The world celebrates today Women’s Day. As these past years have proudly shown, women are capable of anything and their rights matter. From fighting gender equality on the work field, sexual abuse, and the still very important #metoo. But women have been fighting these and many other types of abuse for a long time. Here are five women who have been very important actors in this fight but you don’t know are changing the world as we speak.
Born in 1963 in Matanzas, Cuba and the current leader of the Ladies in White. A group that was originally founded by the wives and female relatives of political prisoners who protested on their behalf. These women protest their imprisonments by attending Mass each Sunday wearing white dresses to symbolize peace and silently walking the streets. Actions that have been violently reprimanded by the government in the past. Since 2011 the group transformed into a general human rights group open to Cuban women.
Her husband was arrested in 2003 during Cuba’s “Black Spring”, an action taken by the government in which 75 dissidents including 29 journalists were imprisoned. Later on, she became the leader of the Ladies in White group, is even described by the Associated Press as “one of Cuba’s leading dissidents”. She fought for the release of her husband as he fell ill, who later received the permission for surgery after 2 days of protest. Despite being offered the possibility to emigrate to Spain, she decided to stay in Cuba to fight for Human Rights.
She was one of the 5 women chosen to receive the 2005 Sakharov Prize for Freedom of Thought of the European Parliament.
An Iranian poet and journalist born in 1973 that has dedicated her carrier to the fight against the death penalty in general, but more specifically against the stoning of women and minors in Iran. Stoning or lapidation is a type of death penalty still used in many countries against women and children.
At a young age, she was chosen as the cultural editor of the newspaper Iran. A position that was unusual for women at the time, being responsible for 28 pages. When asked to quit because how others colleagues viewed her and her position, she answered “Why? That’s their problem, not mine”.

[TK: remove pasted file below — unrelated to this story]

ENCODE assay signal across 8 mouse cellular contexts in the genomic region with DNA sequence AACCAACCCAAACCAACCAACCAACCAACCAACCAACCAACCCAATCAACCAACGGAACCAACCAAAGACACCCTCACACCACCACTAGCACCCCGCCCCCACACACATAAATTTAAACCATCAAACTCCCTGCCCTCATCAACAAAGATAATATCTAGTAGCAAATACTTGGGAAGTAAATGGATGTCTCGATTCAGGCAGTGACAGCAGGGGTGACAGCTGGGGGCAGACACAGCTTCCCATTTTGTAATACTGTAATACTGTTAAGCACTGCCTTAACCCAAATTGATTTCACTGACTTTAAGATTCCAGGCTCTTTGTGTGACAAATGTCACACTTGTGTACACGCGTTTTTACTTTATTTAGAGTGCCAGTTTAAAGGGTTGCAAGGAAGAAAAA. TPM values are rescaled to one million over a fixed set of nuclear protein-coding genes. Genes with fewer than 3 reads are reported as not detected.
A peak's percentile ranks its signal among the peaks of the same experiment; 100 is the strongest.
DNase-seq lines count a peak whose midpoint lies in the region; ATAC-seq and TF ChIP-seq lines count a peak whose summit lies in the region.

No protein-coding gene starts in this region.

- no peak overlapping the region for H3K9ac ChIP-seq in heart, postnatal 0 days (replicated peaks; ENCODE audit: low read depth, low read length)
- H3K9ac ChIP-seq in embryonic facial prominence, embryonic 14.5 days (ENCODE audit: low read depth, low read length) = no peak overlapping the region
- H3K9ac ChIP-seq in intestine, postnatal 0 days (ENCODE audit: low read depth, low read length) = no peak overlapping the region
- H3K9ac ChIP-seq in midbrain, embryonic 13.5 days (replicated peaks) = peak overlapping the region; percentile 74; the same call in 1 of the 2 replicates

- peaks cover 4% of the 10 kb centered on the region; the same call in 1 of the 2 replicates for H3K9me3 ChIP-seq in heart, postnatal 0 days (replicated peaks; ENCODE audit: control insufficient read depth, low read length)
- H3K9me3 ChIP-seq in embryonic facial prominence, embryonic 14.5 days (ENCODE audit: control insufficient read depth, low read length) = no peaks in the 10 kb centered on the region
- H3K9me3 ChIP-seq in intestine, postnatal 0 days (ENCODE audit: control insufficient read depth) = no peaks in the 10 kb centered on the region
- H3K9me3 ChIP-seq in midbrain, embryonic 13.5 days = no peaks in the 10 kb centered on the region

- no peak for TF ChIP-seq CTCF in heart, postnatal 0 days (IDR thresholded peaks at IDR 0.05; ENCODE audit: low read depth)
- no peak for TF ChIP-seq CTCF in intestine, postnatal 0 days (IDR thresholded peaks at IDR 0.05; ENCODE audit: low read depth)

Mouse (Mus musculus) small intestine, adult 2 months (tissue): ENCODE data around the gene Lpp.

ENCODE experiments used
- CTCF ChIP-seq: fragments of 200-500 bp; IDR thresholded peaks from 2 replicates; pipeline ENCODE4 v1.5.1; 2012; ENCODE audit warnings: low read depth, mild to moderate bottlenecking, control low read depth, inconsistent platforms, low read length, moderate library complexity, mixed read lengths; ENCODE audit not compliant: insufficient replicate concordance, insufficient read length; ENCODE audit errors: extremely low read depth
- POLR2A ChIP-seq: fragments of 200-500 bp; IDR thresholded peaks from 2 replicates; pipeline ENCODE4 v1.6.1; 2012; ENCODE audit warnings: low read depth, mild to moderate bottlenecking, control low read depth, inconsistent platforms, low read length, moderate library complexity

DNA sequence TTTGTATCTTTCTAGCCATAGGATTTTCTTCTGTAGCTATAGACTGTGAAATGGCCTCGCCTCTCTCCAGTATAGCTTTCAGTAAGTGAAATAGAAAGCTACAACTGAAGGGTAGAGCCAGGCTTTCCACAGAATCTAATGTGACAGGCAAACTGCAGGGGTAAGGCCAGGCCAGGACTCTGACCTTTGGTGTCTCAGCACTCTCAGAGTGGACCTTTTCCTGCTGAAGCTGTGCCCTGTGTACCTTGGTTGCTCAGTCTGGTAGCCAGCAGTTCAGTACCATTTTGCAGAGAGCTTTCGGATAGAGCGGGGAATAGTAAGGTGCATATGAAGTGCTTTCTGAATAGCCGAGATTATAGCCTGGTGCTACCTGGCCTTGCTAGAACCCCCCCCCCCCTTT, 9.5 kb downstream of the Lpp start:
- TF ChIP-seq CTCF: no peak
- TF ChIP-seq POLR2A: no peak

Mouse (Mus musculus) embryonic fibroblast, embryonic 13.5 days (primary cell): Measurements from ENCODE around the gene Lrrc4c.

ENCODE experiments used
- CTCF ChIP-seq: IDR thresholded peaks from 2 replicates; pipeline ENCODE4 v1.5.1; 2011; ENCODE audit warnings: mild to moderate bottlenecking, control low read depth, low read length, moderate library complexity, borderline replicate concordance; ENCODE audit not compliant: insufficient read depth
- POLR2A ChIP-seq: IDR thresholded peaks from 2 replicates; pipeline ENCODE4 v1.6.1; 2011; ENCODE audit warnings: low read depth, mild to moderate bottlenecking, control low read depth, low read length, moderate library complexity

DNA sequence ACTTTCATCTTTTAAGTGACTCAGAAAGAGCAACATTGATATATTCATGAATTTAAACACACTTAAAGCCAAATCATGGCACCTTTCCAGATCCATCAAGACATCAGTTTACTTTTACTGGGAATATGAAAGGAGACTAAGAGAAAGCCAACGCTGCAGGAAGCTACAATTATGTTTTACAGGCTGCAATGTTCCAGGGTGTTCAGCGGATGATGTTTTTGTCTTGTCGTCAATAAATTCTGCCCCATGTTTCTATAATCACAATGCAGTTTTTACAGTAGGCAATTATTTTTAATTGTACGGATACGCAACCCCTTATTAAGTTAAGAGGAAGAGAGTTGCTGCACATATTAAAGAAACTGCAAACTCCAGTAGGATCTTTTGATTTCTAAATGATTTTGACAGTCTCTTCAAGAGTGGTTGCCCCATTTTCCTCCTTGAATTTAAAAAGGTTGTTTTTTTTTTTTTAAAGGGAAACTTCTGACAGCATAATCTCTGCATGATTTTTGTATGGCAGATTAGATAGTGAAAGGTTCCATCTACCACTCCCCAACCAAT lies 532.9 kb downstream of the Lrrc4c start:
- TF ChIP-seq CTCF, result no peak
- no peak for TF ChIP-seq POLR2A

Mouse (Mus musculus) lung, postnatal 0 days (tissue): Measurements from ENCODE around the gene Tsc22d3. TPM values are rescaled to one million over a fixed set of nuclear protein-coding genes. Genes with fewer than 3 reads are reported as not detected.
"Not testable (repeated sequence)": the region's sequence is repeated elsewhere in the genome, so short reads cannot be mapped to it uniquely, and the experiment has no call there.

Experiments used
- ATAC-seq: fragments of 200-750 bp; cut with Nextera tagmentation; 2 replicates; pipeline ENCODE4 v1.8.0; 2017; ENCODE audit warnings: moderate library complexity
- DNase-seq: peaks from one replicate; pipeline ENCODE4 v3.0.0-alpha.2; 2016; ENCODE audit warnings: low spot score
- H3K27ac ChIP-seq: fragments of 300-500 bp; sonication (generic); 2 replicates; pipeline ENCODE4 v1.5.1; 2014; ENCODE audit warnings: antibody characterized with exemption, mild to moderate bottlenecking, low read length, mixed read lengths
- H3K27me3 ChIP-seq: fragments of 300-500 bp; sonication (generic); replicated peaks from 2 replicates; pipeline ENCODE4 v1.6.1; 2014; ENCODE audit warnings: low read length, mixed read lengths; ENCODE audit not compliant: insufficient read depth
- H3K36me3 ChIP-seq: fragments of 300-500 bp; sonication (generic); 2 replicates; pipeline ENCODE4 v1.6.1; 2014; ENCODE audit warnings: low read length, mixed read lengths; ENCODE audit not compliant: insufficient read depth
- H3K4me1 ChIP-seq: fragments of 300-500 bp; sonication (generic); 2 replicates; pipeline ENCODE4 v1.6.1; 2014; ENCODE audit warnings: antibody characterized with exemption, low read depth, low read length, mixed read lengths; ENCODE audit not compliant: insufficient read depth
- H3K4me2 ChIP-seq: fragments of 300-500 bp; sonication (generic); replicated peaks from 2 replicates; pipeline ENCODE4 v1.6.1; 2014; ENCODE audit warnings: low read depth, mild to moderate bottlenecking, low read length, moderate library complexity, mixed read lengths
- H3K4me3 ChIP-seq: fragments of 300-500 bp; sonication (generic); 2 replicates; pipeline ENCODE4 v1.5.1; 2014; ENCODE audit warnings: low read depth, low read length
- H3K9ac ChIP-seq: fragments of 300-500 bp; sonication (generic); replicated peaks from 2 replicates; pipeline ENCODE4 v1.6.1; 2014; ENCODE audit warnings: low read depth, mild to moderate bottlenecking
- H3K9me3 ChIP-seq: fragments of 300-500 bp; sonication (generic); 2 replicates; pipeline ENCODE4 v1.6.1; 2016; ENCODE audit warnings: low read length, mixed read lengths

Her activism work began when she met a 16-year old girl, who had endured a lifetime of sexual abuse. As a result of that abuse, she was forced into sex work and was sentenced to death by stoning. Amini investigated her death and wrote a story. Her editor-in-chief prohibited the publication of the story and fired her soon after.
On October 2006 she founded the “Stop Stoning Forever Campaign”, in which she worked with well-known feminists in the country. She has won different awards for her work among which we find the Hellman/Hammet Award by Human Rights Watch in 2009.
Maria Corina Machado
Born in 1967 a political activist for the rights of the Venezuela people, especially supporting the mothers of the country who have lost their family members to starvation, lack of medicines, criminality or government acts against protesting students.
She served as an elected member of the National Assembly of Venezuela where she was several times violently mistreated. During the celebration of Venezuela’s Declaration of Independence, she assisted as a member of the National Assembly and was attacked and injured by government supporters who threw stones and bottles at her. She was also the founder of the volunteer civil organization Súmate.
During the 2014 Venezuelan protests, Machado was one of the leading figures in organizing protests against the government of Nicolás Maduro. Standing since then side by side to all of the women in Venezuela who protested against all of the human rights violations led by the Venezuelan heads of state.
In 2015 she received the Cádiz Cortes Ibero-American Freedom Prize.
In one of the fastest-growing countries in the world, this women fight against the education problems that girls encounter in India.
To make a change in the education system in India she founded a school (VIDYA) on her own where she used her home to provide children from poor families a good education. Efforts that later turned into international fonds that made it possible to open schools across the country.
One of her biggest obstacles was finding where to build the schools. Many citizens were against schools filled with poor children being built in their societies.
She now focuses on spreading the word about this problem and empowering young women to study.
An activist born in 1963 that not only was the co-founder of one of the pioneering international non-governmental organization to prevent global corruption and criminal activities but helped bring attention to the Boko Haram kidnappings.
After the 300 girls were abducted from Chibok (Nigeria) by Boko Haram a Jihadist militant organization, she used the Bring Back our Girls advocacy group to bring international attention to that matter. The hashtag #bringourgirlsback went viral internationally.